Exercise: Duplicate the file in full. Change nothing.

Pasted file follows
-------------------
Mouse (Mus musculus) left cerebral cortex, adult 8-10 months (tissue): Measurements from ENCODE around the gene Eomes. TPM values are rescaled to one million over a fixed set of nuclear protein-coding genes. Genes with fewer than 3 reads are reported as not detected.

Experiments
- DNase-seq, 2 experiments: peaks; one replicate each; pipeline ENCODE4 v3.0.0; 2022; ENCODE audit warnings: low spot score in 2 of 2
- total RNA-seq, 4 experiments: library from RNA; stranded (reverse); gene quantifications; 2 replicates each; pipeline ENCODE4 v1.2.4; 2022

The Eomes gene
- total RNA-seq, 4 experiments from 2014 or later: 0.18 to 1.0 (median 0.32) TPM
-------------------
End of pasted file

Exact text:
Mouse (Mus musculus) left cerebral cortex, adult 8-10 months (tissue): Measurements from ENCODE around the gene Eomes. TPM values are rescaled to one million over a fixed set of nuclear protein-coding genes. Genes with fewer than 3 reads are reported as not detected.

Experiments
- DNase-seq, 2 experiments: peaks; one replicate each; pipeline ENCODE4 v3.0.0; 2022; ENCODE audit warnings: low spot score in 2 of 2
- total RNA-seq, 4 experiments: library from RNA; stranded (reverse); gene quantifications; 2 replicates each; pipeline ENCODE4 v1.2.4; 2022

The Eomes gene
- total RNA-seq, 4 experiments from 2014 or later: 0.18 to 1.0 (median 0.32) TPM